As General Motors Corp. (GM) prepares to announce much-awaited job cuts and U.S. assembly plant closings, analysts wonder if the cuts will be aggressive enough to convince people of a possible turnaround at the ailing auto giant.

The world's largest automaker, which has lost nearly $4 billion this year, has said it will provide details by the end of 2005 about its previously announced plan to cut at least 25,000 manufacturing jobs as part of a broader restructuring plan.

"Announcing the plan alone will not be enough," Standard & Poor's equity analyst Efraim Levy said on Friday. "If the plan is not concrete, not enough, or not realizable, Wall Street could take it negatively."

Chief Executive Richard Wagoner has committed to a series of plant closings and the elimination of nearly a quarter of GM's U.S. factory work force through 2008.

"They need to lose a lot more jobs through 2008. The 25,000 number is the natural attrition rate, and they need to go beyond the ordinary to accomplish any change. They need more, a lot more," Levy said.

GM has been grappling with high health-care and commodities costs, loss of U.S. market share to foreign rivals, and slumping sales of large sport utility vehicles which used to be its profit center, but have now lost popularity due to high gasoline prices.

To make matters worse, GM's main parts supplier -- bankrupt Delphi Corp. -- is battling with its unions and will ask the court to void its labor contracts if a deal is not reached by mid-December. A strike at Delphi could shut down some GM and Delphi plants and could force the automaker to burn through billions of dollars a week, analysts have said.

A work stoppage could also cripple GM, Delphi's largest customer, as it prepares to roll out its GMT-900 truck series, a crucial component of its recovery plan.

Wagoner in June said the proposed cuts would save the automaker $2.5 billion a year. But analysts worry about expenses associated with the cost cuts, and some estimates predict that early retirement and employee relocation costs could total up to $2 billion.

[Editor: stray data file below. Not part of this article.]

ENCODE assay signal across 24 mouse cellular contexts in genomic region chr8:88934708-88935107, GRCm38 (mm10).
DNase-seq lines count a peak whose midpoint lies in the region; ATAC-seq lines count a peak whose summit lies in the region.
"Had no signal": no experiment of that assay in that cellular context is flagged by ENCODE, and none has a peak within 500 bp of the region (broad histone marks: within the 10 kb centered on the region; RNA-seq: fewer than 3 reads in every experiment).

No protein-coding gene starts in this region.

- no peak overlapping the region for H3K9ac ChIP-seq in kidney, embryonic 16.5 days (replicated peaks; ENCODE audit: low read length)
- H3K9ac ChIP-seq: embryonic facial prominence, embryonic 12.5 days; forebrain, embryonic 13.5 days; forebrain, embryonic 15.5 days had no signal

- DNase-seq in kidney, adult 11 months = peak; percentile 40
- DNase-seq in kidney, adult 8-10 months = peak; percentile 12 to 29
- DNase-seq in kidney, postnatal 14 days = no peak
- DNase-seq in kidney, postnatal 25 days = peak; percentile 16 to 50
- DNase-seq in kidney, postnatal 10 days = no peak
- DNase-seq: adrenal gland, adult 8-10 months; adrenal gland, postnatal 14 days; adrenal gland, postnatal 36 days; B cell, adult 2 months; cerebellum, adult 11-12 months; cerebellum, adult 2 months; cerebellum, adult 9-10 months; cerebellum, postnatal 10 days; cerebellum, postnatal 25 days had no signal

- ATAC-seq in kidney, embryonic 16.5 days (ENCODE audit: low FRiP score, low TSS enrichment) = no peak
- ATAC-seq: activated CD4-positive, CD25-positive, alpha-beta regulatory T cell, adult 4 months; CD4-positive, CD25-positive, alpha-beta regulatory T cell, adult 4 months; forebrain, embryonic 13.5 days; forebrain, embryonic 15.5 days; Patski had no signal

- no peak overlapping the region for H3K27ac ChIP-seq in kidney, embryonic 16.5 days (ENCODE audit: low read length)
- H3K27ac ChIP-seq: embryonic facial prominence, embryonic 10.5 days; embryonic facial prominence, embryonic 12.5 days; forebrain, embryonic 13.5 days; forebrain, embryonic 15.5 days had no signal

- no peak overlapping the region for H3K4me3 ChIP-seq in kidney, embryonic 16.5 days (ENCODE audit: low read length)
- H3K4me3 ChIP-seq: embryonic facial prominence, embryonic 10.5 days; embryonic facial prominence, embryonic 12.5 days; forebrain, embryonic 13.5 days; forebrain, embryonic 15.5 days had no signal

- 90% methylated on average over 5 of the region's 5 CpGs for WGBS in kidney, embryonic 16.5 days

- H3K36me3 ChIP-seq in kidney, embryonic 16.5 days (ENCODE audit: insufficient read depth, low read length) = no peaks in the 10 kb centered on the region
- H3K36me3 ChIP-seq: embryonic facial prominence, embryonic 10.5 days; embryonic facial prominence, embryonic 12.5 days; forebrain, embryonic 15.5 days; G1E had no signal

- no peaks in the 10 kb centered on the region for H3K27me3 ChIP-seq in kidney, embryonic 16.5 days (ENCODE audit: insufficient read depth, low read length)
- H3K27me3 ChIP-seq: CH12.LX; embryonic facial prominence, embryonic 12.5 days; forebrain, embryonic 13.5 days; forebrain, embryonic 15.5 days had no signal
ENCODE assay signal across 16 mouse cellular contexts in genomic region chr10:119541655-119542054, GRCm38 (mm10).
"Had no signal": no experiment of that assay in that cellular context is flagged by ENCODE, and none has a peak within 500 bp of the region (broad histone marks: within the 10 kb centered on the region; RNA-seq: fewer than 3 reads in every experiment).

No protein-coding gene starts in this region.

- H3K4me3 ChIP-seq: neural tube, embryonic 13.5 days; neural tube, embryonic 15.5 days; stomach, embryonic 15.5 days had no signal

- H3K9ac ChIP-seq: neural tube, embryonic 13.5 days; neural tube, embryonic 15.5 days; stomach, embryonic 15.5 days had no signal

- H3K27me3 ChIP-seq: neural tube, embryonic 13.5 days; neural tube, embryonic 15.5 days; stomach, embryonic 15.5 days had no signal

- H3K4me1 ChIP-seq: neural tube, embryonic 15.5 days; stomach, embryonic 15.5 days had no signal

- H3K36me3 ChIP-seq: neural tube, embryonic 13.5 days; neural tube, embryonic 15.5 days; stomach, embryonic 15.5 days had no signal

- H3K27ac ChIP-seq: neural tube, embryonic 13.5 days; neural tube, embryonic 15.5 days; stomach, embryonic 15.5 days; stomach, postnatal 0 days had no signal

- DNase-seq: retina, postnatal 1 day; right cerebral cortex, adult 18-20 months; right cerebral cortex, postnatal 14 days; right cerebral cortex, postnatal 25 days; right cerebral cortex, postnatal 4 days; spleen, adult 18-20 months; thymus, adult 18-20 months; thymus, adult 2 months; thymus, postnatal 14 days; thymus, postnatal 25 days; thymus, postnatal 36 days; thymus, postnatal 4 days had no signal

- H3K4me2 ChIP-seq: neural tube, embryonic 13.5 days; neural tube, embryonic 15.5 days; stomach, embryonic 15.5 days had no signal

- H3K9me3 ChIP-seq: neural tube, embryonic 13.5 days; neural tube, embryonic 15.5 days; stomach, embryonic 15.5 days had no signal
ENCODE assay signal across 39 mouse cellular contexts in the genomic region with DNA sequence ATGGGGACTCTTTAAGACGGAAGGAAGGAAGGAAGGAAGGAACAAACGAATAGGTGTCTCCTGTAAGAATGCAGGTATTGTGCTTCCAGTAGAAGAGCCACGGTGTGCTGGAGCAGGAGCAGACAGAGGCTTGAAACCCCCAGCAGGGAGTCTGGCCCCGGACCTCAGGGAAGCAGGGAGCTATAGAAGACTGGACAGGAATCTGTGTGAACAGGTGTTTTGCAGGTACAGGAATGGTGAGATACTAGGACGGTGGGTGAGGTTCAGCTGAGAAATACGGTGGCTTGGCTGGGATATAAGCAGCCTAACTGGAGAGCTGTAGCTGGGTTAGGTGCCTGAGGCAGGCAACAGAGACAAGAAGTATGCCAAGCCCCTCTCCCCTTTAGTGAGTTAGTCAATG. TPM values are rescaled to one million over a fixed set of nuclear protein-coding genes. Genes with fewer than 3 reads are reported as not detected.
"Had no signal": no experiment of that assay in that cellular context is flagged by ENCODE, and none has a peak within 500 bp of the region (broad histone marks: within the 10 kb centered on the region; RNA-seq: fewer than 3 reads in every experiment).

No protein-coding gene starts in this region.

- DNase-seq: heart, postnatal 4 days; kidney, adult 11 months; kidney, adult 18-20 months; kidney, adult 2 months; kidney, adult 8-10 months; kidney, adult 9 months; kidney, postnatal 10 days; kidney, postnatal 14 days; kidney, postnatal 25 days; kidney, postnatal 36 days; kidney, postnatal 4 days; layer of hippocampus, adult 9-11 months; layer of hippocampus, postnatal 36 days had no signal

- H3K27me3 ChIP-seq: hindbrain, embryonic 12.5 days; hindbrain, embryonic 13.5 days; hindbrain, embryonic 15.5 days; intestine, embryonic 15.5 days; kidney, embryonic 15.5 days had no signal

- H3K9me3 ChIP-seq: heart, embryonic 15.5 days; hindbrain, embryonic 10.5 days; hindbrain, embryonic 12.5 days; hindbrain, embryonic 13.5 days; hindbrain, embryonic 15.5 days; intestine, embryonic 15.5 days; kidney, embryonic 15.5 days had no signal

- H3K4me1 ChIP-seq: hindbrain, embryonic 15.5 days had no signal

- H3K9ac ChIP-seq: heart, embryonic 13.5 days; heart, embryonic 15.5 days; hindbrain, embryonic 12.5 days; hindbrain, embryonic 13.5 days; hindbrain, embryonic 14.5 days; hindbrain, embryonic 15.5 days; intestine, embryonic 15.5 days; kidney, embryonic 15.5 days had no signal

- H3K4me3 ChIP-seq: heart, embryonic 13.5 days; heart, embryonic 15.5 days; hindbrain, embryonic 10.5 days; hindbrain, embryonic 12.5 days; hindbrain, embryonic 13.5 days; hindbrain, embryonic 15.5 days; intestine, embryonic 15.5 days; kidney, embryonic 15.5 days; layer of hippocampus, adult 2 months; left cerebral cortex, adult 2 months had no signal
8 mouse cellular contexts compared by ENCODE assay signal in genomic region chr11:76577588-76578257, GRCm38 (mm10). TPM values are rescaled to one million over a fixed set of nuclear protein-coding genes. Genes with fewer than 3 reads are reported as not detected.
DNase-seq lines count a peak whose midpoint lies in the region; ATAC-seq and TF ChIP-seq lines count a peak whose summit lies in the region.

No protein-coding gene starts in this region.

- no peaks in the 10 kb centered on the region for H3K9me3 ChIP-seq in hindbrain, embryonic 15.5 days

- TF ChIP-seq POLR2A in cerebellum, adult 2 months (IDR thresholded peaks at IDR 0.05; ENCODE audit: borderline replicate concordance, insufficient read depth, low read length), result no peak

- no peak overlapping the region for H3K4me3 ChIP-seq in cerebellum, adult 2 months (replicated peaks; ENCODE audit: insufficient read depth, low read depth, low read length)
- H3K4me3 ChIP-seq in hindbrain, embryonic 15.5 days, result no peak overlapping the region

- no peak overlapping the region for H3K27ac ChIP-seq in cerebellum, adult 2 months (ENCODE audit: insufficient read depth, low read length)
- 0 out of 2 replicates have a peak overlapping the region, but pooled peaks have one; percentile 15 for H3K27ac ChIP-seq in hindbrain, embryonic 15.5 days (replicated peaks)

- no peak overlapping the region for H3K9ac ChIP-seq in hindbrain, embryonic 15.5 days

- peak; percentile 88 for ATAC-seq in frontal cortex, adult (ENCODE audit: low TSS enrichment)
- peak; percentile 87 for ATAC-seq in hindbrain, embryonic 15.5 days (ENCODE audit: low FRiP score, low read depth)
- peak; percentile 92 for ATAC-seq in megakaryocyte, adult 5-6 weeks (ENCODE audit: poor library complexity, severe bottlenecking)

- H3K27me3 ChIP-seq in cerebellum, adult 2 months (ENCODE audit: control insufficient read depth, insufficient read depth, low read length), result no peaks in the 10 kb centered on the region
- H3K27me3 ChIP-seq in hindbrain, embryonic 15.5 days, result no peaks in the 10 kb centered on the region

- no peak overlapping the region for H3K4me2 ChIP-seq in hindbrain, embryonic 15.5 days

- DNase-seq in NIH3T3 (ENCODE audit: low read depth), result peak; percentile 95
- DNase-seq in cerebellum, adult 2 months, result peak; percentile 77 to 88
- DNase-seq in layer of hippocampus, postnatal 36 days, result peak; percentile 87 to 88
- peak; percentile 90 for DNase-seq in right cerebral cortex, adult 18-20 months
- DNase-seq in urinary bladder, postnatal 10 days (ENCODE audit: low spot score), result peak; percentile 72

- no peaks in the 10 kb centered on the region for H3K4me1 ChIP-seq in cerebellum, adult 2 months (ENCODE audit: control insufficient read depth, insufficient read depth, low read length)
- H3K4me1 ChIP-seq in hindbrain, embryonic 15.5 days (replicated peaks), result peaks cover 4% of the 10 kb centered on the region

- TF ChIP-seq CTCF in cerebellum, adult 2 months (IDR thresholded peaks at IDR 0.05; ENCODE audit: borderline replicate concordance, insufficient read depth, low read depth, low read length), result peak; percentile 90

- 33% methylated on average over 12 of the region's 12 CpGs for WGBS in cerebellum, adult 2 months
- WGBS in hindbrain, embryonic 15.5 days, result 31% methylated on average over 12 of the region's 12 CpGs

As investors await the changes, the Detroit News on Friday reported GM plans to make the announcement as early as next week.

"We have said that we will make announcements by the end of the year and that's what we will be doing," GM spokesman Stefan Weinmann said. "And we won't provide any more specifics."

Wagoner has said he plans to cut manufacturing capacity to match demand by 2008. Some experts believe The Lansing Craft Center, where GM builds the Chevrolet SSR, will likely be shut down because the convertible sport pickup has not been selling very well and GM has idled the plant for several months this year.

At least two other plants likely to be shut down are the Doraville, Georgia, plant, which builds GM's minivans, and an SUV plant in Janesville, Wisconsin, analysts said.

The new plant closings will add to three assembly plants that GM has already closed or stopped production at this year: a car plant in Lansing, Michigan, an SUV plant in Linden, New Jersey, and a van plant in Baltimore.

GM will also have to shed its old habit of keeping furloughed workers on the payroll and typically cutting factory jobs only by retiring workers after 30 years of services, analysts say.

Analysts also worry that GM's proposed sale of a 51-percent stake in its finance arm will reduce pressure to undergo a major restructuring, as the sale could bring in as much as $15 billion.

Still, GM shares rose 96 cents, or 4.3 percent, to $23.60 in Friday trade on the New York Stock Exchange.